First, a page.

This is an interesting question to raise. What are the benefits and what are the costs if online public universities become the new land-grant institutions. Who will be the winners and who will be the losers in such a system?
"Mention online learning in higher education and the conversation quickly turns to the explosion of Massive Open Online Courses, or MOOCs, and the opportunities for delivering quality education to the greatest number of students. Indeed, online learning is increasingly becoming a permanent fixture in higher education. But the nation’s public higher education system--the two-year colleges and four-year universities that educate the large majority of all college students--has been visibly slower to embrace the potential of online education. Many of these institutions were founded with a mission to serve their citizens, including those unable to attend in residence. Yet even as the technological means to achieve this goal reaches new heights, many public universities are shying away from the challenge."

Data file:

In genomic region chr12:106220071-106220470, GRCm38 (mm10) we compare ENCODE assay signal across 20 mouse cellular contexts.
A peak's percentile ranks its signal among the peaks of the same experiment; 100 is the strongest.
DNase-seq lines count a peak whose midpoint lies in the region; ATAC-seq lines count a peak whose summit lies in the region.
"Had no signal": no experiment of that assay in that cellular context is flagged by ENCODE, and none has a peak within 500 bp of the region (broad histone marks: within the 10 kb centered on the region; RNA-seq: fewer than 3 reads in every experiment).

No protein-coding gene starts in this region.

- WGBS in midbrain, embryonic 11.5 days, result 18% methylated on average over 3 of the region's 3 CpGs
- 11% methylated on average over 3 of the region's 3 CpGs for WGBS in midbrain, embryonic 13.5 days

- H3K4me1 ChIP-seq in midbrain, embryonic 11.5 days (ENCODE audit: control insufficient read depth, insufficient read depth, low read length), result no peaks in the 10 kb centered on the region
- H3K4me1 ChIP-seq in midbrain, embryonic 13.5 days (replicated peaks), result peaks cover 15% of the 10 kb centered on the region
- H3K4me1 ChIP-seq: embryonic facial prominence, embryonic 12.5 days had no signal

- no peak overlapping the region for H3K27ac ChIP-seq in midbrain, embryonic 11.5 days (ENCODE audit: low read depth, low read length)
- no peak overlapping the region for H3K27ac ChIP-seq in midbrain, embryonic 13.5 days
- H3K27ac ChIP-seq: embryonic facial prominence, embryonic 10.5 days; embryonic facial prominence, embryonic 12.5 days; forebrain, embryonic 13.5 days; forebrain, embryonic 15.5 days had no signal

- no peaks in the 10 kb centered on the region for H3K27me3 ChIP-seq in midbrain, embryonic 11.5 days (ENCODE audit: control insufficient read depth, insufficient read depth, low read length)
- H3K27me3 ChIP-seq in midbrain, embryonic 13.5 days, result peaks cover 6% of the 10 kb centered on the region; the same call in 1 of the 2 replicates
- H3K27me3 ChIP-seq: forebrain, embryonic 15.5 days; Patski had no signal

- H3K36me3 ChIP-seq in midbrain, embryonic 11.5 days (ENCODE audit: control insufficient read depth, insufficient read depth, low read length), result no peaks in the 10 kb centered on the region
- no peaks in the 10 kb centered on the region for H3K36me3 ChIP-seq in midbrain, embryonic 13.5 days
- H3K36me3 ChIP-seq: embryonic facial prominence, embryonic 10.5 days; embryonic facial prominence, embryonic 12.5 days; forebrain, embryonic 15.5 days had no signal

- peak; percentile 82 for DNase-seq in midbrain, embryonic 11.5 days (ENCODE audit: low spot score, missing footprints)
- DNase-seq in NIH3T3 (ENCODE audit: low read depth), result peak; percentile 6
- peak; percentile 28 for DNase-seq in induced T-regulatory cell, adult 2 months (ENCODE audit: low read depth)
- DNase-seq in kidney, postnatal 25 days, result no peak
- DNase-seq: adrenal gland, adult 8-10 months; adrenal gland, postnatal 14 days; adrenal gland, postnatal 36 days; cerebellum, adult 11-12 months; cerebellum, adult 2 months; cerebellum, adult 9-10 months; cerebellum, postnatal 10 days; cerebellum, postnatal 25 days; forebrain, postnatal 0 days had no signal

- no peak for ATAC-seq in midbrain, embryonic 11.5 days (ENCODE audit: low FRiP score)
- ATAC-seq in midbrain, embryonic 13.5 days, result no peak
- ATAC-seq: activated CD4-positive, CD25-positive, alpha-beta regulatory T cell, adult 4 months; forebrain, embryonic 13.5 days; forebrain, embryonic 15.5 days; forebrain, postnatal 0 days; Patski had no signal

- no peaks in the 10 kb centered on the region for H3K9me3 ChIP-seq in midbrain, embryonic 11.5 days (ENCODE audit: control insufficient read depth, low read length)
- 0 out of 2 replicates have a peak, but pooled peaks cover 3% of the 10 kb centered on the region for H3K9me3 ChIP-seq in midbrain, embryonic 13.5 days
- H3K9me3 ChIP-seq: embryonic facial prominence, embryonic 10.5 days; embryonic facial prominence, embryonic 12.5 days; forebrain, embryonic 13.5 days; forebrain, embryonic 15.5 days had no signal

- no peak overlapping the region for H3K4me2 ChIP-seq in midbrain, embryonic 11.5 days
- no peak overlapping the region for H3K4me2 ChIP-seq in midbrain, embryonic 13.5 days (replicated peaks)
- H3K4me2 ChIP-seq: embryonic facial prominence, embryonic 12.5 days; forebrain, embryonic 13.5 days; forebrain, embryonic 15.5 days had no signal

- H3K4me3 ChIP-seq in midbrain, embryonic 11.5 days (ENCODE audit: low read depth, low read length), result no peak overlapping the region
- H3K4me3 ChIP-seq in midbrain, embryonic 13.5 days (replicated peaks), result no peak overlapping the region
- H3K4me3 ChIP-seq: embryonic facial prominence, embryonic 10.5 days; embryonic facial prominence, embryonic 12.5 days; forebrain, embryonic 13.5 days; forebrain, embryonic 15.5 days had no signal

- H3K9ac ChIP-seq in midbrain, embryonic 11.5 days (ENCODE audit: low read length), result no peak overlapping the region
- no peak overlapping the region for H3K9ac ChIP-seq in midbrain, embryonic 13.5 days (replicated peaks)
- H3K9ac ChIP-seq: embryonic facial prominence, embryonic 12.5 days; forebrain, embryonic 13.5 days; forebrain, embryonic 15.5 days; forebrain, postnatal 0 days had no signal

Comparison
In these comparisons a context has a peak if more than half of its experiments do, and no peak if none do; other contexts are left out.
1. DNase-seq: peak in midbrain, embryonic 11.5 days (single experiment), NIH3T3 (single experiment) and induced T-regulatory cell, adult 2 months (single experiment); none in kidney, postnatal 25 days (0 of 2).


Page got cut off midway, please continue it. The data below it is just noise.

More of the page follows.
This workshop will provide an overview of the current educational trends sweeping college and university campuses. It will take a look at a case study on the adoption of MOOCs at a major university, new forms of content such as open textbooks and e-textbook adoption, and how traditional publishers are packaging their content for today’s new “classrooms.” In addition, the workshop will take a look at the results of a recent study on the return on library investment in content. The meeting will close with a look at the future of higher education and how that future is driving the acquisition and divestiture of content across the publishing community.